Those of you familiar with Lewis Carroll and his Adventures in Wonderland may recall the walrus. How obscure, the things he thought: “The time has come,” the walrus said, “to talk of many things: of shoes and ships, and sealing wax, of cabbages and kings.” This short guide to a day trip through town may just be equally as odd. Make Ann Arbor your own wonderland.
Ann Arbor’s ‘Fairy Doors’
In 2005, ‘fairy doors’ began appearing around town. Local artist Jonathan B. Wright, responsible for both public and private doors, has installed more than ten. Find them all! To begin, head to Sweetwaters Coffee & Tea, 123 W. Washington St. You’ll find a sign there, requesting the fairies not be fed. They get lazy, of course. Head next to Ann Arbor District Library Downtown at 343 S. 5th Ave., and find the Fairytale and Folklore bookshelf. Don’t forget to look for occasional fairy gifts left behind, or leave some of your own for the fairies.
A semi-comprehensive list: Mott Hospital (1540 E. Hospital Dr.) | Found Gallery (415 N. 5th Ave.) | Peaceable Kingdom (210 S. Main St. – Shop closed, but the door is still there!) | Google Ann Arbor (2300 Traverwood Dr.) | The Ark (316 S. Main St.) | Jefferson Market & Cakery (609 W. Jefferson St.) | Nicola’s Books (2513 Jackson Ave.) | Michigan Theater (603 E. Liberty St.) | But there are more! And a rogue ‘goblin door’.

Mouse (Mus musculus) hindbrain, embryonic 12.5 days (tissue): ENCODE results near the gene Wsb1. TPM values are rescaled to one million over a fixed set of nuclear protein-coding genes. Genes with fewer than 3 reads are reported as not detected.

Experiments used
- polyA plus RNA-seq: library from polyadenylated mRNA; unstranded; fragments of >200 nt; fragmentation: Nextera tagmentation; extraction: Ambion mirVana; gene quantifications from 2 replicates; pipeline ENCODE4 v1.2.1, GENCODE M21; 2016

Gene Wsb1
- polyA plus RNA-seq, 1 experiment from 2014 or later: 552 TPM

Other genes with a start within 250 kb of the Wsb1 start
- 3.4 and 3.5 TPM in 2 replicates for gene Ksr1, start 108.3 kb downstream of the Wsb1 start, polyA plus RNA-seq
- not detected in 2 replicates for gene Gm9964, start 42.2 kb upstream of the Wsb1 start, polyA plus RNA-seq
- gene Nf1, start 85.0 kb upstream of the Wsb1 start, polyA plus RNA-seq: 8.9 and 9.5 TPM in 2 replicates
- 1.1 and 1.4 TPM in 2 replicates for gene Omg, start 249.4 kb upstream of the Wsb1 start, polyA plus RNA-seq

A work of organic genius, the Wave Field is located at 1320 Beal Ave., on the north side of UM’s campus. Artist Maya Lin has created a virtual ‘moving’ landscape.
Located on E. Liberty St. in the Fashion District, Graffiti Alley can be a colorful and sensory experience, as music generally echos throughout, as well. Do make sure to go with the kids, though. No one wants to be in an alley alone. Some locals find the graffiti situation in town a bit problematic, but nonetheless, still a sight to see! Find the ‘gum sculpture’ for extra points. (Yuck!)
Computer and Video Game Archive at the University of Michigan
This University of Michigan Library archive (2281 Bonisteel Blvd.) is an absolute gamer’s dream. It’s a peculiar collection to house, but who’s complaining? Check out hours, use and reservation policies at their website, here. Children under 13 must be accompanied by an adult. Of course, students visiting the archive for research purposes receive priority; however, a simple phone call before you head over may just help you out.
If we’ve missed something odd, such as hidden public art, spooky places, or strange venues worth visiting, please send your suggestions to digitalmedia@adamsstreetpublishing. We may add it to the list.